Saturday, July 22, 2017

Saint Mary Magdalene, a more "human" example of faith.

Today is the Feast of Saint Mary Magdalene, a key figure in the life of Christ and perhaps one of the most enigmatic saints of Christianity, many legends have been told about this important saint. Instead, I would like to introduce her story; a story of remission, forgiveness, redemption and renewal in Christ, an example to all and below Christ, below the Virgin, someone we can not just admire but associate with us.

Mary Magdalene - Carlo Crivelli - c.1485 - Tempera on Panel - Rijksmuseum, Amsterdam.

מרים המגדלית‎‎, Μαρία ἡ Μαγδαληνή, Maria Magdalena, Mary Magdalene was a humble Jewish woman, she shared a common name of the time and must not be confused with the Mother of God or Mary of Bethany, sister of Lazarus and Martha. In the Gospels she is called the Magdalene, probably an association with the Sea of Magdala, later scholars, such as Saint Jerome, suggest it might indicate her great faith. Mary Magdalene has always been associated by Tradition as sexually immoral or as a prostitute, although this is not supported by Scripture, the Gospels do agree she was a great sinner, but it is her life after meeting Jesus, who casts the seven demons out of her, which is considered much more significant.

St. Mary Magdalene - Jan van Scorel - c.1530 - Oil on Panel - Rijksmuseum, Amsterdam.

She plays an important part in the salvific mission of Christ and in the life of the Apostles. In Luke 8, while Jesus was travelling with the disciples, he cured the evil spirits and diseases of Mary called Magdalene and the seven demons came out, this is when the loving power of God heals Mary the sinner and transforms her, a common woman, nothing like the Virgin Mary, but truly one of us, into someone worthy enough to be part of God's story here on earth in different way from the disciples, sometimes even more intimately. It is in fact during the Crucifixion (Matthew 27:56, Mark 15:40, John 19:25) that the figure of the Magdalene becomes central, unlike any other follower of Jesus she is specified by name as a witness of the main three events of the passion, beginning with the Crucifixion that she witnessed, at a distance. During the Deposition (Matthew 27:61, Matthew 28:1, Mark 16:1), Mary Magdalene stands besides Joseph of Arimathea, with Mary (Mother of James) and they brought oils to anoint their Saviour's body, in fact an incredibly active part in the Passion. But it is at the Resurrection (Mark 28:1, Mark 16:19, Luke 24, John 20:1) that she truly fulfils her God's given mission. In the four gospels, Mary Magdalene is the first to witness the Resurrection of Christ, she was chosen among sinners to witness the miracle of Salvation, the first among sinners witnessed the fulfilment of what she also represented, Satan's sin being cast down and renewal, consider yourselves dead to sin, but alive in Jesus Christ the Lord, the Lamb who shed his sacred blood for the Magdalene, the Magdalene who is each and everyone of us. The Resurrection is announced in the Gospels in several ways, by beautiful angels or in the astounding meeting of the Christ and the Magdalene, Noli Me Tangere, "do not touch me!" the famous words Jesus tells Mary, because Jesus was pure, resurrected God and he had then worked through her and through mankind with his redemption. Her story is the story of Christ and the story of our Salvation.

Mary Magdalene - Piero di Cosimo - c.1490 - Tempera on Panel - Palazzo Barberini, Rome.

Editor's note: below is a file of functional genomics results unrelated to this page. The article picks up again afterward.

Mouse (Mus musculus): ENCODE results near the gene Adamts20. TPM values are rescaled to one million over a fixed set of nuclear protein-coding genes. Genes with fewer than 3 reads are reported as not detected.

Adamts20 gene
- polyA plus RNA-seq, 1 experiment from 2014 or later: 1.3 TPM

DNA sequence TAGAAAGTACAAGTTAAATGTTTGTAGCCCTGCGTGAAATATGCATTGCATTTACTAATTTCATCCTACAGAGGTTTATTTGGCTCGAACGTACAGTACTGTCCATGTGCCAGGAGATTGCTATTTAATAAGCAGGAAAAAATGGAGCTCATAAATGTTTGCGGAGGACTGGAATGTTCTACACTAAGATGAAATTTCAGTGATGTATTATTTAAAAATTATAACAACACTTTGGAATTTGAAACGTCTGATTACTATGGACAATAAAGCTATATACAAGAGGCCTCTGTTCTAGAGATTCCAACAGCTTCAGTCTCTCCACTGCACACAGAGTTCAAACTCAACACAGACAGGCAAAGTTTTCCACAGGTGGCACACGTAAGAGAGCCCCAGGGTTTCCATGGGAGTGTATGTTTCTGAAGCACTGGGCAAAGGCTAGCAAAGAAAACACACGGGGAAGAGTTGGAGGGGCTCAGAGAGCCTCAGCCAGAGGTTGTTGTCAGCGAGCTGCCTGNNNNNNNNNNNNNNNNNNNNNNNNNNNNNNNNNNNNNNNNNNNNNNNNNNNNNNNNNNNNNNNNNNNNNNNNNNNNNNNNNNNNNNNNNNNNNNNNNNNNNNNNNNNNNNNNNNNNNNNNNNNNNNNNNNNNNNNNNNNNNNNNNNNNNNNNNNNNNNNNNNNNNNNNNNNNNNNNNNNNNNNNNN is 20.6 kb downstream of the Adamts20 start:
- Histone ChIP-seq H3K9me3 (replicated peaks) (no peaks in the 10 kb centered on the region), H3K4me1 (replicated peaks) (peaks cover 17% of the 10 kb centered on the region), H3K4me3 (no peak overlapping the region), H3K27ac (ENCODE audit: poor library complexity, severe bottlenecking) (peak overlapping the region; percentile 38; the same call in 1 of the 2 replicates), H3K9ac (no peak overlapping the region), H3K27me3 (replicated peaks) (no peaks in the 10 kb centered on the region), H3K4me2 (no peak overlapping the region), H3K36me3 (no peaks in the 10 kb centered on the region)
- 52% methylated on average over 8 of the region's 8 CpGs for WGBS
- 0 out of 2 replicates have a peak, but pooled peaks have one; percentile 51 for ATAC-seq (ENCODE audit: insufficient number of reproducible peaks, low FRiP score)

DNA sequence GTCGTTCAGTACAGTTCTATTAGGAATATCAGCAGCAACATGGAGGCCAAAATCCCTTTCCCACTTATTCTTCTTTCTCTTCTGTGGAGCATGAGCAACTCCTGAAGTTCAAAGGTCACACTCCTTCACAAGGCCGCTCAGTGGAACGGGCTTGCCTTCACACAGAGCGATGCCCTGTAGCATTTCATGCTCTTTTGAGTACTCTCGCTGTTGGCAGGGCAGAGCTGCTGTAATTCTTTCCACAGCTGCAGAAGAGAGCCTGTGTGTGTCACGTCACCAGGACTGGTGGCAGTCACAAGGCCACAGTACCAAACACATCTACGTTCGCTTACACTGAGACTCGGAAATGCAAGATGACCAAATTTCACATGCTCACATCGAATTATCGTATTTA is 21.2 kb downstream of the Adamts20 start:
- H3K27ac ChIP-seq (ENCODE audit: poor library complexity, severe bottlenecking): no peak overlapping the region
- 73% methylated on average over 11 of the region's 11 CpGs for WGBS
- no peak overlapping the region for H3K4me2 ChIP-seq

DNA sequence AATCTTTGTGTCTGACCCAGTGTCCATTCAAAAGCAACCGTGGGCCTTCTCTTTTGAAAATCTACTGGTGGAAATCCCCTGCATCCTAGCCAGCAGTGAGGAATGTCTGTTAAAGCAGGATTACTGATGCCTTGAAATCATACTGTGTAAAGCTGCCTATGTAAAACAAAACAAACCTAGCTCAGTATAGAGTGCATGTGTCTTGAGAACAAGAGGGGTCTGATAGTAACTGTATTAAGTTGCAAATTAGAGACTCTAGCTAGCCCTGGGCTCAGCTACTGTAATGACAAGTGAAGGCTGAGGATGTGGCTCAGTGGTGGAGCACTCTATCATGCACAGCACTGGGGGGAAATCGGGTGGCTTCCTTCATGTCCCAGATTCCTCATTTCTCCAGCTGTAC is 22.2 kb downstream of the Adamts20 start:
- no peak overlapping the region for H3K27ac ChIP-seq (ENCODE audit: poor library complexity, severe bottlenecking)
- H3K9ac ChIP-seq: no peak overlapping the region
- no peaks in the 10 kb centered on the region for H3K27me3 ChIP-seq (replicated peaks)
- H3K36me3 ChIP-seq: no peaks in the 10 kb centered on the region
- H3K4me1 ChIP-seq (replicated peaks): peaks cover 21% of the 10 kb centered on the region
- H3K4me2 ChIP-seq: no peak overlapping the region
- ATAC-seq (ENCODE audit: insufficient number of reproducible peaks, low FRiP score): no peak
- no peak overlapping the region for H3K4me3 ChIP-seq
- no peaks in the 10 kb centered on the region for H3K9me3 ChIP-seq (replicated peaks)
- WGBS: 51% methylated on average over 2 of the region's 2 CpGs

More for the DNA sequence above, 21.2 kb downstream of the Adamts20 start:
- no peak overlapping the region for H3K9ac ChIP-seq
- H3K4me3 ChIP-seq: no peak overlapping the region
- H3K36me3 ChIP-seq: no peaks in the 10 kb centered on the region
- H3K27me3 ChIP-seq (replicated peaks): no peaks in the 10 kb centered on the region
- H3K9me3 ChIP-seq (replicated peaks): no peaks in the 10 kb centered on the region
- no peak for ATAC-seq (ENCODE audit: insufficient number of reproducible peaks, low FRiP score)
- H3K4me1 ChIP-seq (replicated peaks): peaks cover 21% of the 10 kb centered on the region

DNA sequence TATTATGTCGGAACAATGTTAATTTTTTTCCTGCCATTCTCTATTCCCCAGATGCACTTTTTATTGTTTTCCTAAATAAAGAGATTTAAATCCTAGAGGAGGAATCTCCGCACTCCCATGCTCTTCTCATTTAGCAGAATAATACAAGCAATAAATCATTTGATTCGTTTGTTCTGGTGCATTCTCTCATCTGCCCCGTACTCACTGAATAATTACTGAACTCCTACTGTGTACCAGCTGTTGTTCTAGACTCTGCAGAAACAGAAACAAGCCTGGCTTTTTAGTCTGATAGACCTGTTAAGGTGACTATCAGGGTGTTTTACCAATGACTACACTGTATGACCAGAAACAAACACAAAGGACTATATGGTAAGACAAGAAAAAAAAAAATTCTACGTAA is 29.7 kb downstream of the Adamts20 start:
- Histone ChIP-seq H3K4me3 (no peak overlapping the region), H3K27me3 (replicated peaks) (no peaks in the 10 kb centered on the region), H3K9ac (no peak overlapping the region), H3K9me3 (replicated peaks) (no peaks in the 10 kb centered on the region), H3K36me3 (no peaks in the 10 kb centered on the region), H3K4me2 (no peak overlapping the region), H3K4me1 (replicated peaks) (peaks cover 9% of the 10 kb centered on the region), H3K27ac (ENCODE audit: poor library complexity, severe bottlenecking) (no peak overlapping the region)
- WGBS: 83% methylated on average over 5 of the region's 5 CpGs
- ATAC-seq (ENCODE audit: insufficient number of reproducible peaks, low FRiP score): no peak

In the Middle Ages, Mary Magdalene, although canonically a great sinner, was seen as being a repentant prostitute or a loose woman, at least in the West - these claims were never supported in the Gospels. This notion can be traced as far back as Ephrem the Syrian in the fourth century, but it was Pope Gregory I during a homily in 591 that more or less made the claim somewhat official; he identified the Magdalene not just as a sinner but also with the company of Mary of Bethany; Martha and Lazarus, starting the so called theological malformation known as the "composite Magdalene" which followed Mary into the Eastern Schism: four saints, one feast. The seven demons removed by Jesus represented the seven capital sins, and so the Magdalene incarnated all sins but also our redemption. An aspect which became her "trademark" in Western art and religious literature, fitting well with the importance of penitence in Medieval theology.

She whom Luke calls the sinful woman, whom John calls Mary, we believe to be the Mary from whom seven devils were ejected according to Mark. What did these seven devils signify, if not all the vices? It is clear, that the woman previously used the unguent to perfume her flesh in forbidden acts. What she therefore displayed more scandalously, she was now offering to God in a more praiseworthy manner. She had coveted with earthly eyes, but now through penitence these are consumed with tears. She displayed her hair to set off her face, but now her hair dries her tears. She had spoken proud things with her mouth, but in kissing the Lord’s feet, she now planted her mouth on the Redeemer’s feet. For every delight, therefore, she had had in herself, she now immolated herself. She turned the mass of her crimes to virtues, in order to serve God entirely in penance. Pope Gregory the Great (homily XXXIII).

The Raising of Lazarus - Geertgen tot Sint Jans - c.1480 - Oil and Tempera on Panel - Louvre Museum, Paris.

The so called "composite Magdalene" was never accepted in the East, where Mary was only seen as a disciple (in the broader sense of the term) and that she lived as a companion to the Virgin. Not only in the East it was unpopular, but also in the West. The Benedictines always celebrated Mary of Bethany, Martha and Lazarus on 29 July, but the Magdalene on 22 July. By the end of the Middle Ages (12th and 13th centuries), Mary Magdalene was generally accepted as the Apostolurum Apostola, the Apostle to the Apostles. She was commemorated throughout Europe and in England the Sarum Rite, the rite used in most of southern England included a beautiful collect:

Grant unto us, most merciful Father,
that like as blessed Mary Magdalene
by loving thy Only-begotten One above all things, 
obtained pardon of all her sins, 
so she may secure for us everlasting blessedness 
in thy compassionate presence.


Mary Magdalene was an especially popular saint for the Medieval man who always sought mediators in which he could identify; the Gothic, late Middle Ages were also a prolific time for mystic, "magical" tales; one of the greatest works of that time was the Golden Legend by Jacobus da Voragine, a Dominican Friar, a beautiful collection of the lives of the saints, from Saint George and the Dragon to the Finding of the Cross by Saint Helena. The Golden Legend stated that Mary Magdalene was in fact also rich and noble.